Origin of the .338 Lapua Magnum cartridge is the Research Armament Industries’ (RAI) 8.58x71mm cartridge, based on a necked-down and shorten by 0.18-inch .416 Rigby case. It was designed in the early 1980s as a new .338/7.62x51mm NATO convertible Model 300 sniper rifle RAI built for the U.S. Navy. The Model 300 was the step below the .50 RAI Model 500, better known as the Haskins rifle.   The converted.416 Rigby cartridge case falls short of launching an adequate long-range anti-material cartridge even when a 350-gr. .375 bullet is considered (3).

I propose that what is required is a bullet, with a caliber and corresponding weight between the .338 Lapua Magnum and the .50 Browning, and launched from a cartridge case large enough to take advantage of the new bullet’s weight to yield the highest possible downrange energy.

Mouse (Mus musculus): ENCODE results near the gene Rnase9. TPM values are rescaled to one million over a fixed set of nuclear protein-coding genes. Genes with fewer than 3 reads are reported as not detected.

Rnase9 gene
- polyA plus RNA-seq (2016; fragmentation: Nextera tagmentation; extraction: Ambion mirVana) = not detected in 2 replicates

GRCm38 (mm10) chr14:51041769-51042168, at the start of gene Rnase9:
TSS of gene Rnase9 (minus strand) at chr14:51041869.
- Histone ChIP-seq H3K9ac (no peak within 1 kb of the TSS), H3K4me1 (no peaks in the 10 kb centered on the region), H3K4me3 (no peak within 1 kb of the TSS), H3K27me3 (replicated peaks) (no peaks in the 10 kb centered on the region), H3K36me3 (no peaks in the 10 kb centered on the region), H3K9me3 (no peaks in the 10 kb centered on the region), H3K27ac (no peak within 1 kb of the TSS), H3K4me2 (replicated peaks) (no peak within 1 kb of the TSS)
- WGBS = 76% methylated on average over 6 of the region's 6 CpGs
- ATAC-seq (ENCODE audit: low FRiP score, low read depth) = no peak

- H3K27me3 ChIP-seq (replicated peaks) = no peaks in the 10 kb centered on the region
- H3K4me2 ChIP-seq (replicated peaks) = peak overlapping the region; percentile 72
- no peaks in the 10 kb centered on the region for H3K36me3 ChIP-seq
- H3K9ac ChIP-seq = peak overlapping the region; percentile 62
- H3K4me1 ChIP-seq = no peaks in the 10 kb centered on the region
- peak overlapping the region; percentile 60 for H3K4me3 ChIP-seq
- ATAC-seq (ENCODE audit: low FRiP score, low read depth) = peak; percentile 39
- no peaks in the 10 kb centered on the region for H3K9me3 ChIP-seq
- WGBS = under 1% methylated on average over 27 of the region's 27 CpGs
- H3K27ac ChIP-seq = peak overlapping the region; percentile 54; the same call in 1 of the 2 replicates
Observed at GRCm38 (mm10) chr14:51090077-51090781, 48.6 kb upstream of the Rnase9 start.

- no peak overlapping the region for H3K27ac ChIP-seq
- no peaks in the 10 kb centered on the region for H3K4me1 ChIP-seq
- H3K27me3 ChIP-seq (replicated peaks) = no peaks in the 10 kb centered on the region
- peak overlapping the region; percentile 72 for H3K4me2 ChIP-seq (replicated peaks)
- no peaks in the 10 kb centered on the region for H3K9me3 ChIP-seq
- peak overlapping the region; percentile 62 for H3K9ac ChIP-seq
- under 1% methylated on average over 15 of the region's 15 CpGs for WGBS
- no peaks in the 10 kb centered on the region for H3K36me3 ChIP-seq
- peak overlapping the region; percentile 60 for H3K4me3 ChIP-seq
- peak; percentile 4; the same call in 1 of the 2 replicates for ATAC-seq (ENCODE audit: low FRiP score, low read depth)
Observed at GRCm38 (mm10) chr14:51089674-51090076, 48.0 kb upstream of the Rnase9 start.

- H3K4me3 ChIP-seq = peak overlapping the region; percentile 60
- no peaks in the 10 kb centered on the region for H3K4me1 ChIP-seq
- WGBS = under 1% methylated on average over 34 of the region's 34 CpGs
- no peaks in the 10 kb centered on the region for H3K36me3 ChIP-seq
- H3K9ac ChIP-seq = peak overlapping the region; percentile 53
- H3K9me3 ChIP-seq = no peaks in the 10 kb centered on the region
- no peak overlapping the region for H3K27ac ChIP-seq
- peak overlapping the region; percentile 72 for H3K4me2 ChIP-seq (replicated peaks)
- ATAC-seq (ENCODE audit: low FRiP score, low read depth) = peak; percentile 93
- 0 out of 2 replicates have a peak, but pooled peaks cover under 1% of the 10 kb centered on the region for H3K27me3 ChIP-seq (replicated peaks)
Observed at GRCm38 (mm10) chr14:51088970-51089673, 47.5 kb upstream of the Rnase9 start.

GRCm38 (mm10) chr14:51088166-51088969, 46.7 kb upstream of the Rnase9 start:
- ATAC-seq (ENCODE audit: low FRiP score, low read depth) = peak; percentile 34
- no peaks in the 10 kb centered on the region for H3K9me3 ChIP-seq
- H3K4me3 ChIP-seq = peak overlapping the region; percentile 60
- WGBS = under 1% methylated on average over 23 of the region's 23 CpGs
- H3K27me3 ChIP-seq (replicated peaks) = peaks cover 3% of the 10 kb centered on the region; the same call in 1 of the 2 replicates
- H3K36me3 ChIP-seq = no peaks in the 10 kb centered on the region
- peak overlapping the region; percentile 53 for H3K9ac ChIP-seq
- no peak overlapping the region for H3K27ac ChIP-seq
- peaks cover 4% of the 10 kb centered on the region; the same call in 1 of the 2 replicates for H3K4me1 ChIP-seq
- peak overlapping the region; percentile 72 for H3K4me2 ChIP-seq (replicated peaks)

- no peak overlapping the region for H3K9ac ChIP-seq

In designing a new tactical cartridge that would fill the gap between the .338 Lapua Magnum and the .50 Browning, criteria must be established. It seems reasonable that the caliber should be between .338 and .50; i.e., approximately .420; weight of the bullet should be between the 250 and 750 grains; i.e., approximately 500 grains; and the maximum precision range should be between 1,300 and 2,800 meters; i.e., approximately 2,000 meters. Without specially designed cartridge cases, chamber pressures should not exceed the low 60s Kpsi.